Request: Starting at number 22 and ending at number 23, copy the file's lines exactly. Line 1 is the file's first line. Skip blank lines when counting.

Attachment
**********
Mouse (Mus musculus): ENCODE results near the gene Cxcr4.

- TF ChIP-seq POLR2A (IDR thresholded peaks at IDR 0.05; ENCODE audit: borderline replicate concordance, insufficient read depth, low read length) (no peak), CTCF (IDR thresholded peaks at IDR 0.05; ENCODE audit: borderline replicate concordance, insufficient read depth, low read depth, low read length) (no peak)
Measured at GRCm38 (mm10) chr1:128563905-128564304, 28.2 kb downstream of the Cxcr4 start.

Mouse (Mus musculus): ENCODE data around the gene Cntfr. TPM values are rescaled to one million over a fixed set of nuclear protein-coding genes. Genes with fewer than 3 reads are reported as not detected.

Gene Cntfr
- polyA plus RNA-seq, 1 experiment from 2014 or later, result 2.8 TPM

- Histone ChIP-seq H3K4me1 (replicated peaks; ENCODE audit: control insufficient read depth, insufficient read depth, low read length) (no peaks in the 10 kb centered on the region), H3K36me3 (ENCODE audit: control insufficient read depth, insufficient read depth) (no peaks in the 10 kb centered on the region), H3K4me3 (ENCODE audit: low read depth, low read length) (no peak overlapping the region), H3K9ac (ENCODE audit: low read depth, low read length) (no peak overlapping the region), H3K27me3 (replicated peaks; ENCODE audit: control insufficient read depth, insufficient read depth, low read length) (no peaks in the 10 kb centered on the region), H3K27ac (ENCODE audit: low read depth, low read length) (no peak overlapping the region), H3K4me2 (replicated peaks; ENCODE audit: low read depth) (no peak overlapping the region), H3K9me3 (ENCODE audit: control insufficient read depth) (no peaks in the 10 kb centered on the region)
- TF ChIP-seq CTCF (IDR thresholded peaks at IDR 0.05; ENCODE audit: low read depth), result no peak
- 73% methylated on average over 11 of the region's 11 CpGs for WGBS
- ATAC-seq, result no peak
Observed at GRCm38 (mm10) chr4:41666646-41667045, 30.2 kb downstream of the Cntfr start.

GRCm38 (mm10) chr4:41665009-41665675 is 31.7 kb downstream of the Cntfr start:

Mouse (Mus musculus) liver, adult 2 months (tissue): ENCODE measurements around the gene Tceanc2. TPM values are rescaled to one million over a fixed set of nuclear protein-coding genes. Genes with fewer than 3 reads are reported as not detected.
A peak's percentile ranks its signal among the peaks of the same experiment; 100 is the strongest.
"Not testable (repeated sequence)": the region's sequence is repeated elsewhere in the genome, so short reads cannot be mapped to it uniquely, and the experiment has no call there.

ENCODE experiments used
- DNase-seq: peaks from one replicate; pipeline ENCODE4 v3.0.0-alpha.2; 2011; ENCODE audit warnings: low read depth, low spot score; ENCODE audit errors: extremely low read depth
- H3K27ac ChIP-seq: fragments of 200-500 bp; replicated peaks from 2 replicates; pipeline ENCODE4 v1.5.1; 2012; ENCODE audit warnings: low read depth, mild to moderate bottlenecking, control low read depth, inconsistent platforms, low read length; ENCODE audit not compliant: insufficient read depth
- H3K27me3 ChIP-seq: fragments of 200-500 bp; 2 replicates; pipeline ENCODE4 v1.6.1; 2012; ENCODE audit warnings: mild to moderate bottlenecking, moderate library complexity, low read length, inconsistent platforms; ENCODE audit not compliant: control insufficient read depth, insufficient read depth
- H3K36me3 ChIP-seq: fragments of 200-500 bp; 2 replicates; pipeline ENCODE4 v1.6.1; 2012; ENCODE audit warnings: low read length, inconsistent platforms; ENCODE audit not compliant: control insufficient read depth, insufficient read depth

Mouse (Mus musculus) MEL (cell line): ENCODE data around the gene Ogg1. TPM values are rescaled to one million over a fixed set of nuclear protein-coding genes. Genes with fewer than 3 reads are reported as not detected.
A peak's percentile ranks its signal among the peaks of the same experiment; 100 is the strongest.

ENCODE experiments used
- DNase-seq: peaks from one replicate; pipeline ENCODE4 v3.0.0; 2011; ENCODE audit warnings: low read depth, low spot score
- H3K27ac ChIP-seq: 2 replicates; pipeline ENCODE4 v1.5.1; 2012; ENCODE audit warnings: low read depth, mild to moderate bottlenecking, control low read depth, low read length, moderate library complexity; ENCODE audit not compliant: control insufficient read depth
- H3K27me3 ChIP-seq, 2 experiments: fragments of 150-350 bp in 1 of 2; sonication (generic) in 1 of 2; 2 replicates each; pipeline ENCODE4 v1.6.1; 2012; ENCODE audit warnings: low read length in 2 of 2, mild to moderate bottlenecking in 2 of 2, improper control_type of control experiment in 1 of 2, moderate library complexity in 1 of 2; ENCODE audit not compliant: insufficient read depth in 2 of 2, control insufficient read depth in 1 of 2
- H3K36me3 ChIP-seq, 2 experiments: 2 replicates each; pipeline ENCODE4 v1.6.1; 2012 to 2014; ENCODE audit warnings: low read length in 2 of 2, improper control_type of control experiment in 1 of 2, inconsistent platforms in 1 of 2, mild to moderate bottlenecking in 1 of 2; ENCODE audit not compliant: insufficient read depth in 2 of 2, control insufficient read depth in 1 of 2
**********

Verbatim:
A peak's percentile ranks its signal among the peaks of the same experiment; 100 is the strongest.

ENCODE experiments used